GOOGLE plans to wipe out certain users’ web history – here’s what you need to know.
On Friday, the tech giant revealed it will delete user data that suggests a person traveled to an abortion center.
This new protocol comes immediately after the landmark Roe v. Wade case was overturned in 1973.
“Today, we’re announcing that if our systems detect that someone has visited one of these locations, we’ll delete those records from Location History soon after they visit,” Google senior vice president Jen Fitzpatrick wrote in a company blog post.
“This change will take effect in the coming weeks.”
Google said the new policy is in an effort to protect people’s privacy, which they say is “core.” [their] work”.
Google has long collected user data, but now federal prosecutors can use that information to target anyone who has had or requested an abortion, according to Futurism.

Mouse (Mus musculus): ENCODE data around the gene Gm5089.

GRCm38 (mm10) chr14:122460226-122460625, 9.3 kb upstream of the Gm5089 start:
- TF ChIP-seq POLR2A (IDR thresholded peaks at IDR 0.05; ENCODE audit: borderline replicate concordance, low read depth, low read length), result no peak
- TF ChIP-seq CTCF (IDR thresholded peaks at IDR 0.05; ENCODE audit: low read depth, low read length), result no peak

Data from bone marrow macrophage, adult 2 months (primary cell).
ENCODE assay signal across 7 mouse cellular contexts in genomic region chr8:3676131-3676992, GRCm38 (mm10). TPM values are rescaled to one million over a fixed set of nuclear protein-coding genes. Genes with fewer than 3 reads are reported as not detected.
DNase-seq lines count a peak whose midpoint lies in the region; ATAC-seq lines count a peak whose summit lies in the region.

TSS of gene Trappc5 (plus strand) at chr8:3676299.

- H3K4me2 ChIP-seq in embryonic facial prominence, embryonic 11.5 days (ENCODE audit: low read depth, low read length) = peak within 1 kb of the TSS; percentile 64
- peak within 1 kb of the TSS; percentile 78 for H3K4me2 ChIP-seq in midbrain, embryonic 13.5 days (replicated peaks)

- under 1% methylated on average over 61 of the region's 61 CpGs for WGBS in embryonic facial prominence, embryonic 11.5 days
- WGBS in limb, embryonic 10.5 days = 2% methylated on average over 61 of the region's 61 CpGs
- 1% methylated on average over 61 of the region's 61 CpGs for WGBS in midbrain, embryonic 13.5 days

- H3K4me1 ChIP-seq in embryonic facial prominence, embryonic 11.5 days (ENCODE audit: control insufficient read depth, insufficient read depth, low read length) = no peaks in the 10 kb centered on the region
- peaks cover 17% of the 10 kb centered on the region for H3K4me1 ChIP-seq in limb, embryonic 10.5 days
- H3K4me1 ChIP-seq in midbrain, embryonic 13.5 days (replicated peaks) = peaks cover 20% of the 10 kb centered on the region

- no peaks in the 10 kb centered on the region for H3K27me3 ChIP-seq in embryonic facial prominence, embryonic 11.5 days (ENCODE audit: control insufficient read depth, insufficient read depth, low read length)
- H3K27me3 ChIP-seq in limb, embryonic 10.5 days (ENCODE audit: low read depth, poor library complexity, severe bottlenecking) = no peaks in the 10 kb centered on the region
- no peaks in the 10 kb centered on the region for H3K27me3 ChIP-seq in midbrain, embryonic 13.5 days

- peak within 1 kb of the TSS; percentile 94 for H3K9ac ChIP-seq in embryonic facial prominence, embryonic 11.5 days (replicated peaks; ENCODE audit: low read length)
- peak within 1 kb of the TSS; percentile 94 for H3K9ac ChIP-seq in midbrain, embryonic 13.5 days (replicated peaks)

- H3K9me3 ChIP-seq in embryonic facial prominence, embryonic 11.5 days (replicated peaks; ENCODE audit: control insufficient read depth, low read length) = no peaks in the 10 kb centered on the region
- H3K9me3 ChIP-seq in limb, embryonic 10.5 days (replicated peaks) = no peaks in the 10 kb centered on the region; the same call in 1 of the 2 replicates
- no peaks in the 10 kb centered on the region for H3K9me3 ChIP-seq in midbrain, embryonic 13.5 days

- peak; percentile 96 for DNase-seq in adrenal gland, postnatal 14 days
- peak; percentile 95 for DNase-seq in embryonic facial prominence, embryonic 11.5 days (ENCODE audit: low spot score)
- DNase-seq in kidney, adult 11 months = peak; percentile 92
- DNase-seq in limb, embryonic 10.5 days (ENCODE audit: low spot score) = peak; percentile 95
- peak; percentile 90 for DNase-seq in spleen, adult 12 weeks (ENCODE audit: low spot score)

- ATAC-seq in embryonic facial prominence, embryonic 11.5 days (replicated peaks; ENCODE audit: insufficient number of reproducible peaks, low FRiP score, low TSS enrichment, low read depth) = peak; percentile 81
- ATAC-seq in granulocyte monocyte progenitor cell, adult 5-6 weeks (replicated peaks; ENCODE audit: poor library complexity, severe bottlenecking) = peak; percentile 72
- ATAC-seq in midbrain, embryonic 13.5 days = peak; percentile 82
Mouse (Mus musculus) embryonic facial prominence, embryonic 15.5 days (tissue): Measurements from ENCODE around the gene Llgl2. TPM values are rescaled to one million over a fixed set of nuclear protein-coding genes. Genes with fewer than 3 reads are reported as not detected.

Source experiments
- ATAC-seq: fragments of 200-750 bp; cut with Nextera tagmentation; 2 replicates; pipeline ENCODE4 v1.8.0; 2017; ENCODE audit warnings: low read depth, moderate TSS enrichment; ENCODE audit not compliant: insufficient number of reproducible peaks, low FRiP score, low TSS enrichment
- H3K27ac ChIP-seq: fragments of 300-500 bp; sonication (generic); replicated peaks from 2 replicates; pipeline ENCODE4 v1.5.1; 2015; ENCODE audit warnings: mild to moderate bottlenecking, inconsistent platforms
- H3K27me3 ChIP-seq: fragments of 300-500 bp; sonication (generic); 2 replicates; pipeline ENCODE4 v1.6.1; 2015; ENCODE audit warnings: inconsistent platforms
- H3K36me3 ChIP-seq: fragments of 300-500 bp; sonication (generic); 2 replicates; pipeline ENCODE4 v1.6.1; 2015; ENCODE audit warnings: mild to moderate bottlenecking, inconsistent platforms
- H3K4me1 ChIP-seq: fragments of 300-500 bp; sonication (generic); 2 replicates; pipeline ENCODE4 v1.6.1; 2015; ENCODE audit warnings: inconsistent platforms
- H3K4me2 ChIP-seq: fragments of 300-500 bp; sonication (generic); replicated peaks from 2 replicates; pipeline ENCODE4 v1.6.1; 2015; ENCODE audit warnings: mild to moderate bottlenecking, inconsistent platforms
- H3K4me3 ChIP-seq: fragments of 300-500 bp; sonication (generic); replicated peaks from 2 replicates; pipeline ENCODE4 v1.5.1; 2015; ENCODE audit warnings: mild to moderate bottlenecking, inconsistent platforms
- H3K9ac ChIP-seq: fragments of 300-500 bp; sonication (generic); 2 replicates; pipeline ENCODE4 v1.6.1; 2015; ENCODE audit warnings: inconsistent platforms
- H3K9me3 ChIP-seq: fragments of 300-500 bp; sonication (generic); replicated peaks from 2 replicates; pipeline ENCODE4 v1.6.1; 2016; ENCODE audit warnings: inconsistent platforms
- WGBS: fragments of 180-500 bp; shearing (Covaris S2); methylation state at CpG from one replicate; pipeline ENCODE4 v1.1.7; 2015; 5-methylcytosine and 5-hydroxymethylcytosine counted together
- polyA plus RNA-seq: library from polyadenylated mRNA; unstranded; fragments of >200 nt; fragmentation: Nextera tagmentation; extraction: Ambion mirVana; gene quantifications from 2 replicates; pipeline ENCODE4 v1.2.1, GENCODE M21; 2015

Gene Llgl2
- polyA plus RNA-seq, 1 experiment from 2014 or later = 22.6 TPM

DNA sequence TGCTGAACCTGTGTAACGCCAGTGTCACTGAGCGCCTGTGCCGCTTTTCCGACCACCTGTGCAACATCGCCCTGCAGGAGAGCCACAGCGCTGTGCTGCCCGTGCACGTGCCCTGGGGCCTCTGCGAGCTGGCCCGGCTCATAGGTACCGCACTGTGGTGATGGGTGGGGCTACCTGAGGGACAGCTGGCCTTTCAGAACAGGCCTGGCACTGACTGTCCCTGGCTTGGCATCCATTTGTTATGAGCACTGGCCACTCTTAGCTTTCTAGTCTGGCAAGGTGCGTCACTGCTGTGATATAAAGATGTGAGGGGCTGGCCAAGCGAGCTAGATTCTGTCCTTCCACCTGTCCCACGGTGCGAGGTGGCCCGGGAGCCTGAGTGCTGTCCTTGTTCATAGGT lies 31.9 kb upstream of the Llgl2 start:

In fact, there are already two such cases — one in Mississippi and one in Indiana, the Washington Post reported Sunday.
In both cases, authorities used search history information to prosecute two women on pregnancy charges.
And now privacy experts are warning that this type of scenario will become more common in a post-Roe world.
Problem with search history…
In the aforementioned Mississippi case, courts used a Web search for abortion pills to indict a woman, even though there was no evidence that she had taken the pills.
“A lot of people Google abortion and then decide to get pregnant,” Laurie Bertram Roberts, a spokeswoman for one of the accused women, told the Washington Post.
“Crimes aren’t the point. You shouldn’t be indicted for what you thought about.”
Google noted that one of the big issues it wants to address with this new change is “inappropriate government data requests.”
“We will continue to oppose claims that are overly broad or otherwise legally objectionable,” the company said.
While experts see Google’s latest move as a step in the right direction, it’s unclear how the company plans to respond to law enforcement requests in the future.
Google also did not specify whether it intends to notify users of data requests from authorities.